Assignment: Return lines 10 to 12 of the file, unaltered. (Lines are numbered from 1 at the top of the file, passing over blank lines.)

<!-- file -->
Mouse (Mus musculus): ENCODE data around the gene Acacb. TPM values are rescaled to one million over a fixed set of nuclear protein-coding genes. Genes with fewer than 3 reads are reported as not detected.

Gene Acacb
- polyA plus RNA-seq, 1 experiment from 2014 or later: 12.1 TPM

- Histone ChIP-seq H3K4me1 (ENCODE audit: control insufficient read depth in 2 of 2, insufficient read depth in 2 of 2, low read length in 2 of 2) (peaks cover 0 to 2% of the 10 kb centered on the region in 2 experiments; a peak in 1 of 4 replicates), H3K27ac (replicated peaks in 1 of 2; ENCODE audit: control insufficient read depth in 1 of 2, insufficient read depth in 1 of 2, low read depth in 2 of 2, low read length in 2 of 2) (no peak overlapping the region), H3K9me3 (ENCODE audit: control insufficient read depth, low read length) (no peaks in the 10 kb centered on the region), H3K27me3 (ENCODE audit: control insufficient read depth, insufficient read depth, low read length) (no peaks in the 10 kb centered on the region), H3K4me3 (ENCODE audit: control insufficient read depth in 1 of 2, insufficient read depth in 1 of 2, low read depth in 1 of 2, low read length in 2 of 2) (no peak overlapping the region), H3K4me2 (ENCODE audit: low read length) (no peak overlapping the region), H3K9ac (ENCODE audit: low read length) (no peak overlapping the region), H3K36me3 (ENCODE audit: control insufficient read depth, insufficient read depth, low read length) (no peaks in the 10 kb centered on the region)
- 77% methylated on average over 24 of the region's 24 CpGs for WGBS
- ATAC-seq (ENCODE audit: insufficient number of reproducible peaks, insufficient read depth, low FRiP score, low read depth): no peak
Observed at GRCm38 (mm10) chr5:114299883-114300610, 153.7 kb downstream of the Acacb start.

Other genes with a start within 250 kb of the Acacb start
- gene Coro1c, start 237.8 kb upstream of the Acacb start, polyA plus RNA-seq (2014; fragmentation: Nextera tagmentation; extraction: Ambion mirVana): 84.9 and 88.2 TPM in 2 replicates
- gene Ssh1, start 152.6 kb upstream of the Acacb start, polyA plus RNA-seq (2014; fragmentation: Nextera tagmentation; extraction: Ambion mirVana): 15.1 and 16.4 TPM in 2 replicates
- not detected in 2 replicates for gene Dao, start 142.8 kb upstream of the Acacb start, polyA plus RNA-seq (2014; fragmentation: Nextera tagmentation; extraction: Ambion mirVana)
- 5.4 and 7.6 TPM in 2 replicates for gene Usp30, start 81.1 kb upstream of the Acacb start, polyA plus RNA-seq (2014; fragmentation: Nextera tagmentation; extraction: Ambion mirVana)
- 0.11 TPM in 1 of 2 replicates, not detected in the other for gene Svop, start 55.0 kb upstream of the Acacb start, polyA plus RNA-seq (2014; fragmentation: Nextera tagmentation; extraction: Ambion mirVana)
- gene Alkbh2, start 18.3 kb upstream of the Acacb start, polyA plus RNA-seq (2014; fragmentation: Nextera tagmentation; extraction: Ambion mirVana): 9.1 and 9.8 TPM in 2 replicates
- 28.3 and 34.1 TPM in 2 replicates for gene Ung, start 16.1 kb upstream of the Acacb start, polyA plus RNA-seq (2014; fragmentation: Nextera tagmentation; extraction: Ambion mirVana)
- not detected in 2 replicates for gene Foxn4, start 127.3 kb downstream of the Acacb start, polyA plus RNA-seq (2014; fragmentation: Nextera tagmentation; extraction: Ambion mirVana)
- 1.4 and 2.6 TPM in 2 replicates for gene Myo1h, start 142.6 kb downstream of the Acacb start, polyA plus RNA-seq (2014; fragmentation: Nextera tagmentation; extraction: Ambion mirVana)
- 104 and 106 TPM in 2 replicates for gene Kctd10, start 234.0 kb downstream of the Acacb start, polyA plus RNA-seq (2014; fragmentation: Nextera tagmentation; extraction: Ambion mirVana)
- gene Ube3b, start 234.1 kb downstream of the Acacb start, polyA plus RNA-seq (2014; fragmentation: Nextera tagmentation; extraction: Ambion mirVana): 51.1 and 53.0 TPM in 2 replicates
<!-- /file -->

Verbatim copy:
- gene Ssh1, start 152.6 kb upstream of the Acacb start, polyA plus RNA-seq (2014; fragmentation: Nextera tagmentation; extraction: Ambion mirVana): 15.1 and 16.4 TPM in 2 replicates
- not detected in 2 replicates for gene Dao, start 142.8 kb upstream of the Acacb start, polyA plus RNA-seq (2014; fragmentation: Nextera tagmentation; extraction: Ambion mirVana)
- 5.4 and 7.6 TPM in 2 replicates for gene Usp30, start 81.1 kb upstream of the Acacb start, polyA plus RNA-seq (2014; fragmentation: Nextera tagmentation; extraction: Ambion mirVana)